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Emails and Thoughts From The Past Week - August 18th to 24th, 2009

Below are some NOTEWORTHY EMAILS from my inbox this past week. Enjoy!

- Animated Emails. This week there are a couple examples of Animated GIFs used in email. These come to us from Saks Fifth Avenue and

An animated GIF file is a graphic image that moves. This could be a flashing or spinning icon, or letters that magically get larger, for example. Technically, an animated GIF is a single file that is created to display various images in a specific order. Animated GIFs are most frequently used in web ad banners, but there has also been a recent surge in the use of animated GIFs in email. One interesting use, beyond flashing letters or moving icons, is creating what looks like a video embedded in the email content. These “videos” present a visually unique and impressive message, and when used effectively, create visually engaging emails that deliver a “wow” factor that stagnant images cannot. To really catch the attention of email openers, be sure to place the most interesting animated GIFs above-the-fold.

The Saks example provides some eye candy of different styles on different models. - email marketing -  email week in review
The example displays various educational prints dynamically. - email marketing -  email week in reviewHere is the dynamic image in action. - email marketing -  email week in review
Both of these dynamic examples are classy and draw attention to the email. Sweet!

- does something interesting in order to get the click. They have a $10 Off Coupon for a mystery product. The only way to see the product is to click the image. Also, the subject line for this email was Shhh! It's a Secret Sale. This subject line is reinforced in the email and on the landing page once the coupon is clicked. - email marketing -  email week in review...and here is the product! This is a great way to get subscribers interested and engaged with the email. - email marketing -  email week in review

- Walgreens has a prominent banner at the bottom of the main image asking the subscriber to update his or her preferences to receive more email. This type of overt request to signup for various types of newsletters is not something all email marketers are comfortable doing. Some marketers feel that this is overly aggressive. However, in this case Walgreens does a good job. It states that hey, if you enjoy this email you will probably enjoy some of our other emails. - email marketing -  email week in reviewHere is a larger view of the call to action image. Walgreens also asks if the subscriber would also like to update or add a preferred store. - email marketing -  email week in review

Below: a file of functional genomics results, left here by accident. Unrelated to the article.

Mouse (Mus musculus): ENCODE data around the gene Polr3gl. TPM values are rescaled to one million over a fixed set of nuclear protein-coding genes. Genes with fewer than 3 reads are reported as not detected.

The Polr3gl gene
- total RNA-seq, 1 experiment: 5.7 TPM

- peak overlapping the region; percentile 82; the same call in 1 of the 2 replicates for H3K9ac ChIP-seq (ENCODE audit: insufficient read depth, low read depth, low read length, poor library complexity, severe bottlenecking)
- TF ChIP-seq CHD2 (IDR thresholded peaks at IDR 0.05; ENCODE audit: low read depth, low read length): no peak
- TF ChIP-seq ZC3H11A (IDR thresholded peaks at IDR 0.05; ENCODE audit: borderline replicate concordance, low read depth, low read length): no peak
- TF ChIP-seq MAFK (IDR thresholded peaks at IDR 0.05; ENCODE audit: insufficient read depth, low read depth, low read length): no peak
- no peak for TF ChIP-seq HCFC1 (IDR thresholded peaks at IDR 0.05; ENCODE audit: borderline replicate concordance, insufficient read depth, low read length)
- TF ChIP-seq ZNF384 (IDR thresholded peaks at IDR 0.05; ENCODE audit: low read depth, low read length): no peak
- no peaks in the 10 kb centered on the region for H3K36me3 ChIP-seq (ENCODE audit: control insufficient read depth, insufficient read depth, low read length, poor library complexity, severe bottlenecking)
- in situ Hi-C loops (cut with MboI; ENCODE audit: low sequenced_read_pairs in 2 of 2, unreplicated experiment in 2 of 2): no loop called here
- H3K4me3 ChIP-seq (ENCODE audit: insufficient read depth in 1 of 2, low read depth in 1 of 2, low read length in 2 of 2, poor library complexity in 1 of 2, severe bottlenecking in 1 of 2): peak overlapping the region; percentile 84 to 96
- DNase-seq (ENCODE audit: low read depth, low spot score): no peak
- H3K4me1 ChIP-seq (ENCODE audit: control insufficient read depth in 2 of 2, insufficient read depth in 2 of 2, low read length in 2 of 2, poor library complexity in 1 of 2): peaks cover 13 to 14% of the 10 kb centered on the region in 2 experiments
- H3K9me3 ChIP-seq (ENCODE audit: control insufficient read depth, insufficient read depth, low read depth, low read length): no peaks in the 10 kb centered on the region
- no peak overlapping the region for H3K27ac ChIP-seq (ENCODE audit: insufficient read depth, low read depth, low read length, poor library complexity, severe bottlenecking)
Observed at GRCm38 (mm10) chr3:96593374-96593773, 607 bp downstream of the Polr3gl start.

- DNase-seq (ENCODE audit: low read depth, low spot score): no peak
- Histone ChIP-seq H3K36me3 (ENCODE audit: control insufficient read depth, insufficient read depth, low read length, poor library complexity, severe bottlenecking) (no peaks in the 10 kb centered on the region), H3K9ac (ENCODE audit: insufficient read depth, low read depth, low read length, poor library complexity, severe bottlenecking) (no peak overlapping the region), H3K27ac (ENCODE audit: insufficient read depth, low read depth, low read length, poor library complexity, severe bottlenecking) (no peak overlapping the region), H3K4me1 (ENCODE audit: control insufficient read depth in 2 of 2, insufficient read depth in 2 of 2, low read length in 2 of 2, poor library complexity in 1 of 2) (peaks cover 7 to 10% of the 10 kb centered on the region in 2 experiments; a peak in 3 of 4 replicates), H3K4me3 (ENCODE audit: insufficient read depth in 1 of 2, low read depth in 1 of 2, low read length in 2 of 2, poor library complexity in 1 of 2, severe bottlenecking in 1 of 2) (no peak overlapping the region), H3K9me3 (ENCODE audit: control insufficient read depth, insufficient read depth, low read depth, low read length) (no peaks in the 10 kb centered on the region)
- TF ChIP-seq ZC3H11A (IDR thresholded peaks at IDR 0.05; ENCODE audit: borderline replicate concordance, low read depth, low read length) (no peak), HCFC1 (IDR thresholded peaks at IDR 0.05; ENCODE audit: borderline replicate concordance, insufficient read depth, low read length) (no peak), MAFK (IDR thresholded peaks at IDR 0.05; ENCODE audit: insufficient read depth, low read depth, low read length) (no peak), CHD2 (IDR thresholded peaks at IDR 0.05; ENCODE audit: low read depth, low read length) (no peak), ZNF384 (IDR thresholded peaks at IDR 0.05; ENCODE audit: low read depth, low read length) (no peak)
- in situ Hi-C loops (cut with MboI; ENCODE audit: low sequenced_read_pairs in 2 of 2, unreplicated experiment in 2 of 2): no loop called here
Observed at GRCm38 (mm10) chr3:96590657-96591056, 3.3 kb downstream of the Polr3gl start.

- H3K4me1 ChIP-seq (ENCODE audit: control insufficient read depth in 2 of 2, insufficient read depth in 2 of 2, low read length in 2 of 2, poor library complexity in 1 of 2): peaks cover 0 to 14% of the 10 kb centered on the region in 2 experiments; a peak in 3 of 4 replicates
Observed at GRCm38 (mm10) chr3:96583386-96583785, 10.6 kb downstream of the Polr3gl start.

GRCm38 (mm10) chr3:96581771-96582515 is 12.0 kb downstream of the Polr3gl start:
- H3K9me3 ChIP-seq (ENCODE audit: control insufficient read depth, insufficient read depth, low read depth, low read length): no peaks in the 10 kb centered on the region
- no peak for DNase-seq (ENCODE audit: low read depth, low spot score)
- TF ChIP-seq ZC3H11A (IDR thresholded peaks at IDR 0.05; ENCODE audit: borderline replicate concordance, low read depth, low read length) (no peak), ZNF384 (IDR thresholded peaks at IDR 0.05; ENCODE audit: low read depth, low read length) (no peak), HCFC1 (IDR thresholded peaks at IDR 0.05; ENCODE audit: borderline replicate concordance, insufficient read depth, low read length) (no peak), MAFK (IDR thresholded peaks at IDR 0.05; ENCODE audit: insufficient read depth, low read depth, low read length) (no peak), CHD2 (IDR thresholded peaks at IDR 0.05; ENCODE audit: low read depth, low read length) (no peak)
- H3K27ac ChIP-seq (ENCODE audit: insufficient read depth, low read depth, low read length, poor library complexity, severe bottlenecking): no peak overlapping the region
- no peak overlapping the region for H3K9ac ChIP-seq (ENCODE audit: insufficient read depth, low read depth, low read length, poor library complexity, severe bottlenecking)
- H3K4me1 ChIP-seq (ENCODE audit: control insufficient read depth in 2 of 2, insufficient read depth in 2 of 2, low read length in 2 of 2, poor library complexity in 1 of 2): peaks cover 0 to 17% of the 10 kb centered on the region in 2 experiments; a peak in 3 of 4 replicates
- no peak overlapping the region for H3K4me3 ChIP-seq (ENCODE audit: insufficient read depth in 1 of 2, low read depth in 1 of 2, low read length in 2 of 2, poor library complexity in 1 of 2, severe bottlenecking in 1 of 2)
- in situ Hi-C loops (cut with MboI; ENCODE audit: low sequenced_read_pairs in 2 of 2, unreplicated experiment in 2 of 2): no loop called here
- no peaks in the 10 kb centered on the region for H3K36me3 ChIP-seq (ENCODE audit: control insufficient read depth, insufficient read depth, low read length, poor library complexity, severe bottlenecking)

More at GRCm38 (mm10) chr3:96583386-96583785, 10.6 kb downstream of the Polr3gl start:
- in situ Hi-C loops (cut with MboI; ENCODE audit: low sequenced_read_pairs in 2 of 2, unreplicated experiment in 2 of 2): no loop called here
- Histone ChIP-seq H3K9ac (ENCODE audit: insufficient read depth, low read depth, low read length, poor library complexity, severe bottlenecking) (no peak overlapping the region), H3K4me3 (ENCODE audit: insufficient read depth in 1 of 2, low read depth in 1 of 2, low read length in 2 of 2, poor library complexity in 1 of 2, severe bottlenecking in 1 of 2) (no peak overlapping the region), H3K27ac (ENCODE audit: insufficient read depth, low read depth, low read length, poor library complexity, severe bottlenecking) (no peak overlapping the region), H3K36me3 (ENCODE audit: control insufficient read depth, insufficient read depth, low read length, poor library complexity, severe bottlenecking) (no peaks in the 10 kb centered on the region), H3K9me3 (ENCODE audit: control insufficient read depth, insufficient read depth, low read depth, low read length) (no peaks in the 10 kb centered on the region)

Here is the landing page once the image is clicked. The four email types can be selected. This landing page/preference center is simple and clear. - email marketing -  email week in review

- does something cool. They give a preview to what the topic of the next email will be. This makes me want to check my in box for the next Sephora email. I am not necessarily interested in the email content, but I would like to find out if they actually deliver what they are promising in their next email. This is a great idea to boost open rates and hopefully clicks and conversions.

As an added plus, if I really cared about who the Sephora top brand founders were I am more likely to get exited about their email and might tell my friends and family about the upcoming mailing. - email marketing -  email week in review
- does something that I have not seen in email for a long while. They have actual banner adds in the HTML mailing. This is a throwback idea when email marketing was in its infancy. I am curious to the reason why they are doing this. Is it to increase revenue through an affiliate program? Do they think this will help their email program? Did they run out of content and figured might as well place an advertisement? I'm not sure... - email marketing -  email week in review

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